96. Sardinian embroidery is new to me. It is beautiful white-on-white embroidery worked on linen ground threads. Anything worked on linen, a natural fiber, appeals to me. Sardinian reminds me of Candlewicking using Colonial Knots, a type of embroidery that I love, and Sardinian embroidery with its geometric design is especially lovely and a technique I can’t wait to learn (counting is always fun).

    Thank you for offering the book give-away. I am anxious to get started and learn a new needlework skill.

  97. I’m one of those few crazy stitchers in the world who just love knotwork and I would love to win this book to learn some new techniques. Thanks for the opportunity!

  98. I love the texture of technique. It feels very graphic to me. Also, it isn’t so feminine, it as a nice unisex feel to it. Also, I do love white work, the white on white has such a clean look to it, very pretty.

  99. My great grandmother was trained by the nuns in a convent to embroider as a young girl in Italy. Although I never had the chance to learn from her, I would love to learn now!
    Thank you!

  100. The book review. Has me excited I have been doing a lot of Hardanger this looks similar. Can not wait to read and try this new technique .

  101. Your review makes me want to try this technique. It sounds like Yvette has covered every single aspect. She must be an embroidery scientist.

    My favorite things that “sell” me: history, common supplies, project diversity including garments on plain weave linen, step by step written and photo instruction, finishing. I guess she takes the fear out of trying something new because she leaves no stone unturned. If I have a question, the answer will be somewhere in the book.

  102. I enjoy many types of crafts from embroidery and sewing to knitting and tatting. This appears to be a new craft that I would enjoy and the product of this craft would fit so beautiful and easily into my other loves. Can’t you just picture this around the bodice and hem of an heirloom sewn christening gown or inset into a a beautiful white on white or colour on colour quilt! I would love the opportunity to win this book.

  103. Is it the fact that it’s counted work? That it’s whitework embroidery? That it is textured? Geometrical? New to you? Fairly obscure and you’d never seen it before, so you’re intrigued? All of the above? I like Sardinia whitework because it’s so very orderly & disciplined in the completed project. It’s totally new to me so I’m excited to try something new & can see my first project being something in a blue & white pattern on an exquisite fabric–sort of French Country in feel. It looks like a wonderful book to just enjoy reading with a cuppa!

  104. Have used the coral knot stitch in whitework embroidery but had no idea it could be used alone to make such beautiful designs. Punt `e Nu is new to me but would love to explore it — what better way than to peruse Yvette’s book. Thanks for a chance to win.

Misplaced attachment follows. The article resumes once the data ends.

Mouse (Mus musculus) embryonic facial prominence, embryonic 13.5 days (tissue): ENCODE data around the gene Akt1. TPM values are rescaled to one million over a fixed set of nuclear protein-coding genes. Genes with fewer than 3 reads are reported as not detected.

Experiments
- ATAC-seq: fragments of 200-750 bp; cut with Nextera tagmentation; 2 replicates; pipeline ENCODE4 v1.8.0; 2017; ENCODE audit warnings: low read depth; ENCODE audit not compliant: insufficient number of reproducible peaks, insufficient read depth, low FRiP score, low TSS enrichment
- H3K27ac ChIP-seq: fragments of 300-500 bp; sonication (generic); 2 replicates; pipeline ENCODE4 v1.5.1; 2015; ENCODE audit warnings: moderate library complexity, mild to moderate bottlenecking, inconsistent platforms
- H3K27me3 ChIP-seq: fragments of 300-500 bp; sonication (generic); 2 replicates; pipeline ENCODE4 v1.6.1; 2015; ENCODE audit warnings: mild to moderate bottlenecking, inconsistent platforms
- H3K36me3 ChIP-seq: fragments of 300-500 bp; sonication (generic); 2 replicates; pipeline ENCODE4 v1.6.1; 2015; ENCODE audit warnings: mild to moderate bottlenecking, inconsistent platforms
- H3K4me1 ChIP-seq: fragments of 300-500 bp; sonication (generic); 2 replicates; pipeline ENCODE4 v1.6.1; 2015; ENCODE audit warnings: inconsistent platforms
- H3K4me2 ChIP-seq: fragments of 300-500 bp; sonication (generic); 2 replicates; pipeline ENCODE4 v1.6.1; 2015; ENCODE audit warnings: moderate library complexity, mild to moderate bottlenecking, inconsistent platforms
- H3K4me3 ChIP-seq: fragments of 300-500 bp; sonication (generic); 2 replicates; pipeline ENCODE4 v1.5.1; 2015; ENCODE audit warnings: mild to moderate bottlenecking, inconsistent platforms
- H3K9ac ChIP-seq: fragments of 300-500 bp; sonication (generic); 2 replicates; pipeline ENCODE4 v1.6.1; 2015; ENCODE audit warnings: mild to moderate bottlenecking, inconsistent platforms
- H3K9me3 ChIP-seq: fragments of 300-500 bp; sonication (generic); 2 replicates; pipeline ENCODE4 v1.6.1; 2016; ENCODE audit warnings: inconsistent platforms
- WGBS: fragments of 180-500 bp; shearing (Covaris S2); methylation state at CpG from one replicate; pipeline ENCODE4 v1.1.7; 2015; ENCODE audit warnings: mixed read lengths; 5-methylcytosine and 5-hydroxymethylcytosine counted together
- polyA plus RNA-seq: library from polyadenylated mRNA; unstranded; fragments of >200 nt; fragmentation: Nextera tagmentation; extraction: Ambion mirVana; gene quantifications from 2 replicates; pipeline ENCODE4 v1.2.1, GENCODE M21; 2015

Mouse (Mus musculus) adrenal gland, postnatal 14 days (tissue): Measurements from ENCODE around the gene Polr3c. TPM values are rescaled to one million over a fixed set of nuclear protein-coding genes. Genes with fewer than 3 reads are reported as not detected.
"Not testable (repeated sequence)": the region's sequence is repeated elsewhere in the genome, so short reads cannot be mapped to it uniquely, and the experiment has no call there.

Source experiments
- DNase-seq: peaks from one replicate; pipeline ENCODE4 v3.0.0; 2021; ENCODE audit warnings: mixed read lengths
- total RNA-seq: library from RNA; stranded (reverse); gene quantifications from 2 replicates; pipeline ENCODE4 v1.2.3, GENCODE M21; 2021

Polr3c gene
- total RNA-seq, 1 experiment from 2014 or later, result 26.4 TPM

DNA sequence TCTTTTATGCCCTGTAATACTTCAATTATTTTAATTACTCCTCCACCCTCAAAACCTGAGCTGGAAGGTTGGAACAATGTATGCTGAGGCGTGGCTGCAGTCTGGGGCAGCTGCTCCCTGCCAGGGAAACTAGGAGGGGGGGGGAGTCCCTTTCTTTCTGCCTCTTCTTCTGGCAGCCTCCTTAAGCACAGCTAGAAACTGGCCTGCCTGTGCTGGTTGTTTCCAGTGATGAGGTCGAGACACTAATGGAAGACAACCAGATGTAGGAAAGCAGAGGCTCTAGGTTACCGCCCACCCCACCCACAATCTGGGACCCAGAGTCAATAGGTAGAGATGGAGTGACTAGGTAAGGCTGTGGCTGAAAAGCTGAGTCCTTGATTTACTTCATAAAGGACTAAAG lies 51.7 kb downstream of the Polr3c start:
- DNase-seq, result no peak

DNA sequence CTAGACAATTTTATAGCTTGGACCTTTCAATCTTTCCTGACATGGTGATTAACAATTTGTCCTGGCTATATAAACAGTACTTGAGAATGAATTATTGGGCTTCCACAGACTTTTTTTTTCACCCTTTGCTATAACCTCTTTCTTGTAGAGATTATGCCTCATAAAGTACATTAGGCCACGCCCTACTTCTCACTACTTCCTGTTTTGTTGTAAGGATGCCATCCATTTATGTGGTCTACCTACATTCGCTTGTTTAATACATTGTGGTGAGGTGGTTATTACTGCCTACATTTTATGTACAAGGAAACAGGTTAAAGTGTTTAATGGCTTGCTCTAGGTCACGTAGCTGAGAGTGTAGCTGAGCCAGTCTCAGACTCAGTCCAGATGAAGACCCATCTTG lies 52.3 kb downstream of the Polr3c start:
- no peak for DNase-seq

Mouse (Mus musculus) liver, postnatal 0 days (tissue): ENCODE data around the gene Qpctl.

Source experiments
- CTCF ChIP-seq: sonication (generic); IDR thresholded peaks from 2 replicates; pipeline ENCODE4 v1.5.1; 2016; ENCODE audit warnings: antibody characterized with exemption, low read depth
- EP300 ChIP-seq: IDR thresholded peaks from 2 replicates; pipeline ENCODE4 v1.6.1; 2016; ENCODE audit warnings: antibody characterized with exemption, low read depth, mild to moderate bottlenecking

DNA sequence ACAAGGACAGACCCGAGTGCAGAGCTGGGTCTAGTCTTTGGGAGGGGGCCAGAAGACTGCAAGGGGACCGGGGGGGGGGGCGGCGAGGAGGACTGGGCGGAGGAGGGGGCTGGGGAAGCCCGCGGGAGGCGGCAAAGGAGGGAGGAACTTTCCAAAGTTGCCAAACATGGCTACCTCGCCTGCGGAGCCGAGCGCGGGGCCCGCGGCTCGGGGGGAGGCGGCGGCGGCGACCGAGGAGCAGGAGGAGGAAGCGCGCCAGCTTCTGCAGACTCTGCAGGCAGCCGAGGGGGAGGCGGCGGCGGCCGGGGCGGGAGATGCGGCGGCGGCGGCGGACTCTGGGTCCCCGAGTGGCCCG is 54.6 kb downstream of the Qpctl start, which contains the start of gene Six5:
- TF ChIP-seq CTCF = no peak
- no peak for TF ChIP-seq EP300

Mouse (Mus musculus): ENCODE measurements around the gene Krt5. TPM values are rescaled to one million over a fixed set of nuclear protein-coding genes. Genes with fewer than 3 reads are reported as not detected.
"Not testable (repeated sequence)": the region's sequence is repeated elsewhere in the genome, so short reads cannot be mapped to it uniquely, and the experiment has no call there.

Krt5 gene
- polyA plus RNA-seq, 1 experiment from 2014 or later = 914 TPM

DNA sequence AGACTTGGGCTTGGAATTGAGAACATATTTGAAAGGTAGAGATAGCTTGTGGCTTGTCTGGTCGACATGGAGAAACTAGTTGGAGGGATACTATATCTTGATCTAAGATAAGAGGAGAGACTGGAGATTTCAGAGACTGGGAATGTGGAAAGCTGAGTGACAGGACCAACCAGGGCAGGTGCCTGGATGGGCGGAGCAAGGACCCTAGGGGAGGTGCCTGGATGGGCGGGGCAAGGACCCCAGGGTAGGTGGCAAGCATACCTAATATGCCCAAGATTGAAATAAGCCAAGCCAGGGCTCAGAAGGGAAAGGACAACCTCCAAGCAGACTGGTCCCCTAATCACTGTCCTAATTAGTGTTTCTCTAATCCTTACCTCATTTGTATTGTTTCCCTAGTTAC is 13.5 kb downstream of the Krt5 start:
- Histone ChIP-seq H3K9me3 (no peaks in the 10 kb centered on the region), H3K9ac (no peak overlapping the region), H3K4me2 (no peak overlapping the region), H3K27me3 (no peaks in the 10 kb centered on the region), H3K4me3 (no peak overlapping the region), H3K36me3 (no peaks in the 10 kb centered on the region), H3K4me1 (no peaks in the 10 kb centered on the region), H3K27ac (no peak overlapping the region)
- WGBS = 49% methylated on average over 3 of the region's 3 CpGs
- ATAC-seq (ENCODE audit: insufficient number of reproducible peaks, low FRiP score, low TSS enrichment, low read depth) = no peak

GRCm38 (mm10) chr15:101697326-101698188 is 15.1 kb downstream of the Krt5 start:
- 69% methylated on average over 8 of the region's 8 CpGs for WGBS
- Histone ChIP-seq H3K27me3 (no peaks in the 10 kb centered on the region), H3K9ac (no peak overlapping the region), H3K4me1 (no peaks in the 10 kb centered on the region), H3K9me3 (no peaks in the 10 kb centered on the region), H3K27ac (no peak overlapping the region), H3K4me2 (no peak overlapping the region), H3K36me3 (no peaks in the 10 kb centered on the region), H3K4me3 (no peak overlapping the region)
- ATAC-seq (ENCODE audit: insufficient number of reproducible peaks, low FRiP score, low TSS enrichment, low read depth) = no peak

105. The Sardinian Knotted Embroidery is lovely. I’ve never tried whitework before but love learning new techniques. The geometric patterns in this book are just begging to be stitched!

  106. The texture of the work fascinates me and I can’t wait to learn how to produce that effect!

  107. My local needlework shop just got a copy of this book and the owner was kind enough to let me look it over. I’d love to learn this technique because it’s another surface technique, different from huck weaving. Also, I love the geometry of it, and I think it would look great in different colors. I would love to win this book!

  108. Love whitework and am always looking for something new. I had not heard of Sardinian whitework.

  109. With white it is the texture that makes it so beautiful. To me it takes more planning and effort to create visually artistic piece when working white on white but the finished piece is well worth the effort.

  110. I love TEXTURE in embroidery more than I do color, and the Sardinian designs are complex yet simple enough to show off the knots. Plus any book by Yvette Stanton is worth acquiring, even sight unseen. She does such a good job explaining and showing: her combination of words and drawings and photos make the techniques she presents doable.

  111. Sardinian Knotted Embroidery is a new technique to me, which I would enjoy learning. I would love to add this book to my library and use it while learning a new embroidery skill.

  112. All of the above, except for the counted part 🙂 But I’m mostly intrigued Mostly because it is whitework and new to me.

  113. all of the above – I love white work and the texture is so cool – geometrics rock. I gravitated towards geometrics and labyrinths and mazes. Beautiful things to become lost in.

  114. I have never heard of this type of needlework. I am always willing to try something new.

  115. I love that it is textured and geometrical. I am one who loves order in design,

  116. Wow….this book/technique looks so easy and fun! I’d love to try this and win the book. What intrigues me is everything, from the type of knot, white on white, the raised look, being able to use it on clothing, materials easily available and common, and also that the needle never passes through the back of the fabric. I think the first project I’d complete would be the biscornu. This technique would also be lovely to use as a border for a frame. I’ll have to try the coral know ASAP. Thank you for another lovely review.